The concept of a “Goal Weight”

This should be simple, right?  There are countless resources out there that talk about “getting to your goal weight” as well as lots of resources about how to choose a goal weight and they all use a variety of factors.

In my brain the idea of picking just one single number that the scale has to tell me resides in the same place as the idea of trying to pick up a sea urchin (yep, that thing).  Do you want to touch that thing?  Didn’t think so.
Sea Urchin

Why do I feel that way?  Well, it stems back to picking 125 as my goal weigh when I learned “How NOT to do weight loss.”  That was a really bad idea for me.  Here’s why:

In high school (when I was at my physical peak), I weighed around 125 on any given day.  On the surface, that’s a rational weight to pick.  But, did you know that changes and “growth,” although not necessarily height changes, continue to happen during your early 20s.  In fact, your bones don’t complete the ossification process until you’re 25?  Even during my first year of college, my body went through changes including an increase in my bra cup size (which I actually found to be painful & frustrating).  And during college, especially my freshman & sophomore years, I didn’t regularly weigh myself.  In theory I knew my weight went up a little, but I didn’t drastically change sizes or anything.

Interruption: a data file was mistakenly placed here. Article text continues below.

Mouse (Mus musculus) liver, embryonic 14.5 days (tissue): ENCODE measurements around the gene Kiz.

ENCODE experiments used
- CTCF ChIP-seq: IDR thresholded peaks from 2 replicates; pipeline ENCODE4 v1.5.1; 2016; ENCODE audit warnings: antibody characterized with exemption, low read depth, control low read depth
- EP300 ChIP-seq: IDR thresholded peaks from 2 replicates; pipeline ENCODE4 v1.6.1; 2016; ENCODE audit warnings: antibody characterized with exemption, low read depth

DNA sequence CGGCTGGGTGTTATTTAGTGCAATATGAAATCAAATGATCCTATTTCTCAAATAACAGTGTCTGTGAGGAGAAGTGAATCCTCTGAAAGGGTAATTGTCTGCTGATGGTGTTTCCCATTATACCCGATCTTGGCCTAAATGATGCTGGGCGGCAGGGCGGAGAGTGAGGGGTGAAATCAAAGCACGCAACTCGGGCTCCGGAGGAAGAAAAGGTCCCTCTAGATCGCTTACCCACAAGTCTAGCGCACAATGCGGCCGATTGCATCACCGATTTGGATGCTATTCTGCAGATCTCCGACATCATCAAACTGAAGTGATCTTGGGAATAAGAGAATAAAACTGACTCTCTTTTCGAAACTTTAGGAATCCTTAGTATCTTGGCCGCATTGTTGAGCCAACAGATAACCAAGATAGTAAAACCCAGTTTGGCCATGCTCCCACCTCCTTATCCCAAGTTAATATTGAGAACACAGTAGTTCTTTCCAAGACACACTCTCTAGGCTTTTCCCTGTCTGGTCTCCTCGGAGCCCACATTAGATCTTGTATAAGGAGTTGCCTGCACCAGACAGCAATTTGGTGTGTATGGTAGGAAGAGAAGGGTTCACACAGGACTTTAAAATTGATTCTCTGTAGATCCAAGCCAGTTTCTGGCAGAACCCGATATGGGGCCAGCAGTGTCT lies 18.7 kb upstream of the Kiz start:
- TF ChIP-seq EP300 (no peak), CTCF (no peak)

To add to the confusion, according to the BMI chart which is one of the most common resources used in healthcare to determine whether or not you’re healthy, I can weigh anywhere from 115 to 150 and be “healthy.”  But there is a pretty drastic difference between how I feel at 150 vs. how I remember feeling at 125.


When I was participating in my work program, I signed up weighing 143 (already in that healthy range).  And when I reached the height of my frustration, I visited a friend who was a dietician and they put me on one of those wacky scales that will give you a print-out of your body composition:  water weight, bone weight, fat mass, etc.  That lovely printout will tell you their recommendation for your “lowest” weight based on those combination of factors.  So, what they recommended was not targeting a weight any lower than 128 because if I did target lower than that, I would likely have to eat at a calorie deficit for most of my life (not fun ?).  Coincidentally enough, the lowest weight I reached while doing my work program was 128 and then I started bouncing around between 133 & 128 for months and months of misery.

So, do I pick a goal weight of 128?  Something higher?  Something lower?  Should it just be a single number?  Should it be a range?  OMG, there’s so much pressure!!  If I don’t make it to that “magic number” I’ll be a quitter & a failure!

Based on that perspective, what do I do?

Yes, I picked a goal weight:  technically my goal weight is 132 (at least that’s what I have on my goal board).


Mentally I’ve set my goal to be somewhere between 129 & 135 on any given day.  Yes, that’s somewhat of a wide range.  I left it intentionally wider because my weight has a tendency to fluctuate quite a bit (between 1-3 lbs) depending on things like:  the amount of carbs I’ve eaten recently (they tend to make me retain water) and whether or not it’s “that time of the month.”  So, rather than get really hard on myself and hone in on just one “magic number.” I’m shooting to get solidly into that range by picking 132 (right in the middle).


Wishing you an All+SUM LIFE,
– SUM Sarah

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